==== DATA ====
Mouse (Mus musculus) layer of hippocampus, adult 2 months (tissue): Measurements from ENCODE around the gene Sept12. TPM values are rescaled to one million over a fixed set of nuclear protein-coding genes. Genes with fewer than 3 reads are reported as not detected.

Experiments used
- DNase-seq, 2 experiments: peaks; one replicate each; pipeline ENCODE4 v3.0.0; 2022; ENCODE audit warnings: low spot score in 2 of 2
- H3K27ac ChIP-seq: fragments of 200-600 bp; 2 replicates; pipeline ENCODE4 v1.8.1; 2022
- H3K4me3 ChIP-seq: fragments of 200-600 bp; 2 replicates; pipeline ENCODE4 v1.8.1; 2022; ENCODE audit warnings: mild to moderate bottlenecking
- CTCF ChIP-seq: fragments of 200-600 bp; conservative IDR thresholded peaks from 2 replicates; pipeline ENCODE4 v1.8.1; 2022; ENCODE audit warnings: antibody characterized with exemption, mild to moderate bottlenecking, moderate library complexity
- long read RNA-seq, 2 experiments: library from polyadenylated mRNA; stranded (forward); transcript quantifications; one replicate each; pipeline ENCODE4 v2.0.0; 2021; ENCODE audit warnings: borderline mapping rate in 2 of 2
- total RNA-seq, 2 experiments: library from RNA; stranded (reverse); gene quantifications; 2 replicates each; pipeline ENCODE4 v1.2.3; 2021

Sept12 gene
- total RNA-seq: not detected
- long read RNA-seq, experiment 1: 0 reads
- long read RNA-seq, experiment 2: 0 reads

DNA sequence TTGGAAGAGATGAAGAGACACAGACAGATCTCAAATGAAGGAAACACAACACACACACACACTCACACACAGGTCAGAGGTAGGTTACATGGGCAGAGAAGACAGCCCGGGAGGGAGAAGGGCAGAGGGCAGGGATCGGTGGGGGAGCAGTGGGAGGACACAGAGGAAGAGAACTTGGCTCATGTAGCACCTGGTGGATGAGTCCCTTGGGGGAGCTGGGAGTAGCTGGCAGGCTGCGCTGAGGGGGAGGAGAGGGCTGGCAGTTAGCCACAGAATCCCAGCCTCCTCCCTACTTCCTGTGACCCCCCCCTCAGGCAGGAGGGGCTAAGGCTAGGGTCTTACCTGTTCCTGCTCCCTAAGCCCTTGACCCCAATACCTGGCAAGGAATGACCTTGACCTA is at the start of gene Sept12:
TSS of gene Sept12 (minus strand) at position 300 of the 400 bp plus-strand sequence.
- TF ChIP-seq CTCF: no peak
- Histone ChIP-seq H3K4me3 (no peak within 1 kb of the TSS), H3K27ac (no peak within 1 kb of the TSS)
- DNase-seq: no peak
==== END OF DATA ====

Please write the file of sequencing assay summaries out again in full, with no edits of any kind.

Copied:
Mouse (Mus musculus) layer of hippocampus, adult 2 months (tissue): Measurements from ENCODE around the gene Sept12. TPM values are rescaled to one million over a fixed set of nuclear protein-coding genes. Genes with fewer than 3 reads are reported as not detected.

Experiments used
- DNase-seq, 2 experiments: peaks; one replicate each; pipeline ENCODE4 v3.0.0; 2022; ENCODE audit warnings: low spot score in 2 of 2
- H3K27ac ChIP-seq: fragments of 200-600 bp; 2 replicates; pipeline ENCODE4 v1.8.1; 2022
- H3K4me3 ChIP-seq: fragments of 200-600 bp; 2 replicates; pipeline ENCODE4 v1.8.1; 2022; ENCODE audit warnings: mild to moderate bottlenecking
- CTCF ChIP-seq: fragments of 200-600 bp; conservative IDR thresholded peaks from 2 replicates; pipeline ENCODE4 v1.8.1; 2022; ENCODE audit warnings: antibody characterized with exemption, mild to moderate bottlenecking, moderate library complexity
- long read RNA-seq, 2 experiments: library from polyadenylated mRNA; stranded (forward); transcript quantifications; one replicate each; pipeline ENCODE4 v2.0.0; 2021; ENCODE audit warnings: borderline mapping rate in 2 of 2
- total RNA-seq, 2 experiments: library from RNA; stranded (reverse); gene quantifications; 2 replicates each; pipeline ENCODE4 v1.2.3; 2021

Sept12 gene
- total RNA-seq: not detected
- long read RNA-seq, experiment 1: 0 reads
- long read RNA-seq, experiment 2: 0 reads

DNA sequence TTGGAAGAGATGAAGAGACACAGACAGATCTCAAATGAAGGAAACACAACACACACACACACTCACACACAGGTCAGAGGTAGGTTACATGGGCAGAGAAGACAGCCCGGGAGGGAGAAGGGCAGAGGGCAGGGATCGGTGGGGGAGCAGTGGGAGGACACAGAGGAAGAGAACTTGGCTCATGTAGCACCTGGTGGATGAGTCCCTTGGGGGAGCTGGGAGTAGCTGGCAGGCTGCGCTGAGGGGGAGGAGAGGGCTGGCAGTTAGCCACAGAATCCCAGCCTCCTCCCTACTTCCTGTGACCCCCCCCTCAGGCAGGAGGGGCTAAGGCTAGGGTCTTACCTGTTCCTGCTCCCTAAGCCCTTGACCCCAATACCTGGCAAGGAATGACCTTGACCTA is at the start of gene Sept12:
TSS of gene Sept12 (minus strand) at position 300 of the 400 bp plus-strand sequence.
- TF ChIP-seq CTCF: no peak
- Histone ChIP-seq H3K4me3 (no peak within 1 kb of the TSS), H3K27ac (no peak within 1 kb of the TSS)
- DNase-seq: no peak